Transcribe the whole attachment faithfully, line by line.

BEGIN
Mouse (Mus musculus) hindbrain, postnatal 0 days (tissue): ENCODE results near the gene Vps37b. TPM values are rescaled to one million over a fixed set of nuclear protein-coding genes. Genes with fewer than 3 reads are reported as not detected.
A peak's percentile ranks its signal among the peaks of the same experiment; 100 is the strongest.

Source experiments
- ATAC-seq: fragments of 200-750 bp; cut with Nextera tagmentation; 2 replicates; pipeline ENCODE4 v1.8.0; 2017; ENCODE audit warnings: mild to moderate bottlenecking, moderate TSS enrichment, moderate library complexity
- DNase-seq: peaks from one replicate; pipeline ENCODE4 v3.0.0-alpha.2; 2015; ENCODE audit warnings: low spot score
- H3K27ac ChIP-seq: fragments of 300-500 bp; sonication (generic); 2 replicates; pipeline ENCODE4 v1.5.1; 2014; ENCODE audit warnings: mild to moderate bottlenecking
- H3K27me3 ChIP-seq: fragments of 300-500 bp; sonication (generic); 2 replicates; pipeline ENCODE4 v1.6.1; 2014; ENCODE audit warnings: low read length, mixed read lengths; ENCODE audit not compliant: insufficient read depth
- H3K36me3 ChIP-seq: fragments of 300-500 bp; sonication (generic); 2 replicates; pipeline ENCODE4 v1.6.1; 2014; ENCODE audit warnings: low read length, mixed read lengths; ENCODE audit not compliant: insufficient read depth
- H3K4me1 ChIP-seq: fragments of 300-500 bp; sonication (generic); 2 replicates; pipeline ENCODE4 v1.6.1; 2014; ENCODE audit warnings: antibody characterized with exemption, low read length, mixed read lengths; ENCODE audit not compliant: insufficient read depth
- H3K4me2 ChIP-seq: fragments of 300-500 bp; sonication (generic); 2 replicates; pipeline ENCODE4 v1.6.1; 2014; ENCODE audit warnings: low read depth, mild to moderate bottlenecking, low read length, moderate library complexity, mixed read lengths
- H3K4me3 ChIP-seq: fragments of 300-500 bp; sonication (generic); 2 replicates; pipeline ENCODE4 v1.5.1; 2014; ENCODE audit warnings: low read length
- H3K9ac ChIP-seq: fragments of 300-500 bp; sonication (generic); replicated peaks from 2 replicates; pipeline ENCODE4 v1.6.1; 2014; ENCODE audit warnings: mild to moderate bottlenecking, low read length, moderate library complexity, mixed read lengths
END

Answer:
Mouse (Mus musculus) hindbrain, postnatal 0 days (tissue): ENCODE results near the gene Vps37b. TPM values are rescaled to one million over a fixed set of nuclear protein-coding genes. Genes with fewer than 3 reads are reported as not detected.
A peak's percentile ranks its signal among the peaks of the same experiment; 100 is the strongest.

Source experiments
- ATAC-seq: fragments of 200-750 bp; cut with Nextera tagmentation; 2 replicates; pipeline ENCODE4 v1.8.0; 2017; ENCODE audit warnings: mild to moderate bottlenecking, moderate TSS enrichment, moderate library complexity
- DNase-seq: peaks from one replicate; pipeline ENCODE4 v3.0.0-alpha.2; 2015; ENCODE audit warnings: low spot score
- H3K27ac ChIP-seq: fragments of 300-500 bp; sonication (generic); 2 replicates; pipeline ENCODE4 v1.5.1; 2014; ENCODE audit warnings: mild to moderate bottlenecking
- H3K27me3 ChIP-seq: fragments of 300-500 bp; sonication (generic); 2 replicates; pipeline ENCODE4 v1.6.1; 2014; ENCODE audit warnings: low read length, mixed read lengths; ENCODE audit not compliant: insufficient read depth
- H3K36me3 ChIP-seq: fragments of 300-500 bp; sonication (generic); 2 replicates; pipeline ENCODE4 v1.6.1; 2014; ENCODE audit warnings: low read length, mixed read lengths; ENCODE audit not compliant: insufficient read depth
- H3K4me1 ChIP-seq: fragments of 300-500 bp; sonication (generic); 2 replicates; pipeline ENCODE4 v1.6.1; 2014; ENCODE audit warnings: antibody characterized with exemption, low read length, mixed read lengths; ENCODE audit not compliant: insufficient read depth
- H3K4me2 ChIP-seq: fragments of 300-500 bp; sonication (generic); 2 replicates; pipeline ENCODE4 v1.6.1; 2014; ENCODE audit warnings: low read depth, mild to moderate bottlenecking, low read length, moderate library complexity, mixed read lengths
- H3K4me3 ChIP-seq: fragments of 300-500 bp; sonication (generic); 2 replicates; pipeline ENCODE4 v1.5.1; 2014; ENCODE audit warnings: low read length
- H3K9ac ChIP-seq: fragments of 300-500 bp; sonication (generic); replicated peaks from 2 replicates; pipeline ENCODE4 v1.6.1; 2014; ENCODE audit warnings: mild to moderate bottlenecking, low read length, moderate library complexity, mixed read lengths